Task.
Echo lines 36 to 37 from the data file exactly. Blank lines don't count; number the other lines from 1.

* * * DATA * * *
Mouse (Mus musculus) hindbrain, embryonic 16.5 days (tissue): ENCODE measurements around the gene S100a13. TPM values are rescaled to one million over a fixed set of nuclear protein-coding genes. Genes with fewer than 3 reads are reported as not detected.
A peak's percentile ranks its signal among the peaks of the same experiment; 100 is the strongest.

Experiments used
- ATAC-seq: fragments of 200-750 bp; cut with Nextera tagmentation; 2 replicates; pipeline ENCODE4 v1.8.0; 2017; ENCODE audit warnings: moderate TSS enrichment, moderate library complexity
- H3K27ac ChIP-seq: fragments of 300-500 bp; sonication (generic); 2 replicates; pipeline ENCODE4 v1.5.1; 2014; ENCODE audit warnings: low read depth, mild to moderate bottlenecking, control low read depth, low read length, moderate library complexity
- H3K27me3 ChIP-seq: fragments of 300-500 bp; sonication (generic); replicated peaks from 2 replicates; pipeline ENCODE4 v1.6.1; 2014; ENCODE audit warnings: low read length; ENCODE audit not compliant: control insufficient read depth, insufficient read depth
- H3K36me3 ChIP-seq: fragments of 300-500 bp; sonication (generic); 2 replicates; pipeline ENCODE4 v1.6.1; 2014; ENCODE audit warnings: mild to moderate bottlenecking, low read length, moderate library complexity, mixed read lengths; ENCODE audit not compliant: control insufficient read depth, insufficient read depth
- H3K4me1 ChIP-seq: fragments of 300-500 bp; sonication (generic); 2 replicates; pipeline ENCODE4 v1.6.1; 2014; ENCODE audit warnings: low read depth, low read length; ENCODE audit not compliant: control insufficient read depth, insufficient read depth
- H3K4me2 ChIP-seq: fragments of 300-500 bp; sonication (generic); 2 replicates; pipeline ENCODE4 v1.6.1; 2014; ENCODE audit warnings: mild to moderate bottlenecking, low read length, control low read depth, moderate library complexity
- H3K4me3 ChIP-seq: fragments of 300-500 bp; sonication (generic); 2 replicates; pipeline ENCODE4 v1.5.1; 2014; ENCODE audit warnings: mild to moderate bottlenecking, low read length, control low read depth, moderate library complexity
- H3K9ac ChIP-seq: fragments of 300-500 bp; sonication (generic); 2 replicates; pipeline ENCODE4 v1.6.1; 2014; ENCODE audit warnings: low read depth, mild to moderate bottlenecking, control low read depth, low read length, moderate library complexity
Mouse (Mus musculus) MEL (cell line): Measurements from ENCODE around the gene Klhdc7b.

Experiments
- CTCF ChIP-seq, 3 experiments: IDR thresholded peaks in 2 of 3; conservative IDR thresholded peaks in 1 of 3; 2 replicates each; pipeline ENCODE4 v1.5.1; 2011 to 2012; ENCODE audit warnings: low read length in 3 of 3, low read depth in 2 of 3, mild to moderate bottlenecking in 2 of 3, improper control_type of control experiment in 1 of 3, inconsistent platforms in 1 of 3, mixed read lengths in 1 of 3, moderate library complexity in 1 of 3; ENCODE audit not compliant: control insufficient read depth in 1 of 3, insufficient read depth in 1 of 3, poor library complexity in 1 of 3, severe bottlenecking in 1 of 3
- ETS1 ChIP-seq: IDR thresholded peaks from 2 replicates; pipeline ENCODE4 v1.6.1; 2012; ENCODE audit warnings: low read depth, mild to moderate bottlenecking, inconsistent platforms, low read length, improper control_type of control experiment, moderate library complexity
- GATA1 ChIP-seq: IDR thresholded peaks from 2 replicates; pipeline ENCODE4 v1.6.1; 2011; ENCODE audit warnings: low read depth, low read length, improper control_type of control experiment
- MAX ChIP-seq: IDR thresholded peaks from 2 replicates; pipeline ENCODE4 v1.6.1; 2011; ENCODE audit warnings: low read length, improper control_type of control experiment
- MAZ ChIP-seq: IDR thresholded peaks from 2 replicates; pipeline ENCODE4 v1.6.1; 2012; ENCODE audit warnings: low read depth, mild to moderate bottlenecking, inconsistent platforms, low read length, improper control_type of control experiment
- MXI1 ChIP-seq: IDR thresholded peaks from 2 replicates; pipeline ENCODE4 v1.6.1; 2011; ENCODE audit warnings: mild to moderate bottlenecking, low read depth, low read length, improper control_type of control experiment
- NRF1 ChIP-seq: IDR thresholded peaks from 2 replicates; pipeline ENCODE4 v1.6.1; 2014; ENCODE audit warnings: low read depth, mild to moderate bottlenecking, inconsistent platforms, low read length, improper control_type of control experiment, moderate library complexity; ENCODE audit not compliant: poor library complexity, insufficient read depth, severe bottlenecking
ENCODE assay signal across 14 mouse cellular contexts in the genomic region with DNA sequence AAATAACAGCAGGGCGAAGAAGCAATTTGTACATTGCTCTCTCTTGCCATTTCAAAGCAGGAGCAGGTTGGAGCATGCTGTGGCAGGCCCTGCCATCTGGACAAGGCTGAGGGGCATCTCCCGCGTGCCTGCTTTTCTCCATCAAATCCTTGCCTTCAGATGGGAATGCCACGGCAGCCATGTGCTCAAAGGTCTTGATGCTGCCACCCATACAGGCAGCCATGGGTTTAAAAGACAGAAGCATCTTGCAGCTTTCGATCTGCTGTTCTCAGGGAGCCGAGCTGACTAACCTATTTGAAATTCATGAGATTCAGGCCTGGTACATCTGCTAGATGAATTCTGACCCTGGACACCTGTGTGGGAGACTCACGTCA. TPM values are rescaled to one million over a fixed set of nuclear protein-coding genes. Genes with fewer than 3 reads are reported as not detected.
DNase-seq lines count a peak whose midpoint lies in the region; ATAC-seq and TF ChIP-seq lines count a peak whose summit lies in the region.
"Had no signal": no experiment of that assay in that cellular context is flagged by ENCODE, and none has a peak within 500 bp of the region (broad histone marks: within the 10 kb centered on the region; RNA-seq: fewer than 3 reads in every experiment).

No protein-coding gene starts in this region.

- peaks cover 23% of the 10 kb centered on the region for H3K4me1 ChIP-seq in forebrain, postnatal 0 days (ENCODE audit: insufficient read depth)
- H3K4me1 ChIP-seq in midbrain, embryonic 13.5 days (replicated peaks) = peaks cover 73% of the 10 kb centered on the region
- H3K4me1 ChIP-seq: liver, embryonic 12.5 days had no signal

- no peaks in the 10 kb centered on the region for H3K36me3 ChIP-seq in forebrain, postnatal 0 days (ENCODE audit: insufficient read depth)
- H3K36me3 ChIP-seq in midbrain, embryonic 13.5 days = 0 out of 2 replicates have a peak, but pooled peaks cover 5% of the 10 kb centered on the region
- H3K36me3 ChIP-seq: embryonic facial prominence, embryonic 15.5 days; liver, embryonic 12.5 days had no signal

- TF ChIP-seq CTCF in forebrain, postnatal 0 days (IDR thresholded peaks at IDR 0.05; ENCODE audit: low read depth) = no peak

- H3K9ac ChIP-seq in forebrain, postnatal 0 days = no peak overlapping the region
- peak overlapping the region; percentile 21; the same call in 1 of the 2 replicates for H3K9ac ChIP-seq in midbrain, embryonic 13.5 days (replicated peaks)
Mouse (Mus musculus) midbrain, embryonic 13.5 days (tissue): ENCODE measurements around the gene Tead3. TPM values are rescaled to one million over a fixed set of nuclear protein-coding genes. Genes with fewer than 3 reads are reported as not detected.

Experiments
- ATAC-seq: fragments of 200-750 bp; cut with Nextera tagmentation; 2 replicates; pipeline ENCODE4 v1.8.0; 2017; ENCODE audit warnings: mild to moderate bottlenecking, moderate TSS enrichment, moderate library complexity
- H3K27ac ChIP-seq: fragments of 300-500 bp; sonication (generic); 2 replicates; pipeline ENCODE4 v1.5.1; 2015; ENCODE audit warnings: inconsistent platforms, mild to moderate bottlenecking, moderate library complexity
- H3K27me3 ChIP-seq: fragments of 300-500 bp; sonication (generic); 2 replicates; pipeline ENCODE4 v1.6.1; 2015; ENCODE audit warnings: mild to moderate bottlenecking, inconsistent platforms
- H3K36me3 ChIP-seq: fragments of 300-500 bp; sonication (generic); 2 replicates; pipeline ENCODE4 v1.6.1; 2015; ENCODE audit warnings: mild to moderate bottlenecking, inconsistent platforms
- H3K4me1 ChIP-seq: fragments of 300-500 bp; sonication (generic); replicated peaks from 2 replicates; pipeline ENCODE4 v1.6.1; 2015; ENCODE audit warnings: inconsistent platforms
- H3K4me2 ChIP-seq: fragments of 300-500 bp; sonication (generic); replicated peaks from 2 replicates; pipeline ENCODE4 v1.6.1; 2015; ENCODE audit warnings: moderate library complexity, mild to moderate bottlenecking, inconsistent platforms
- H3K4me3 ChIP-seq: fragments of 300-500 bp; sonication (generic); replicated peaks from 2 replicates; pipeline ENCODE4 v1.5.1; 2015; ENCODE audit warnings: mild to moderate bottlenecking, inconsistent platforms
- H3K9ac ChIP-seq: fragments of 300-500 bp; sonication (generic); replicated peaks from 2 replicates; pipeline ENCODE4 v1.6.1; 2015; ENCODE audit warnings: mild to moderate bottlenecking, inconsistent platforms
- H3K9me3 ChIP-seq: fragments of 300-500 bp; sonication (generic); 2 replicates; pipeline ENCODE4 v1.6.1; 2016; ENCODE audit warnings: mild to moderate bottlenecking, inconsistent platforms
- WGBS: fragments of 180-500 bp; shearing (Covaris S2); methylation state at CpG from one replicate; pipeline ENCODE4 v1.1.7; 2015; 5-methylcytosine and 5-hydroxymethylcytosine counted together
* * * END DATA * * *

- ATAC-seq: fragments of 200-750 bp; cut with Nextera tagmentation; 2 replicates; pipeline ENCODE4 v1.8.0; 2017; ENCODE audit warnings: mild to moderate bottlenecking, moderate TSS enrichment, moderate library complexity
- H3K27ac ChIP-seq: fragments of 300-500 bp; sonication (generic); 2 replicates; pipeline ENCODE4 v1.5.1; 2015; ENCODE audit warnings: inconsistent platforms, mild to moderate bottlenecking, moderate library complexity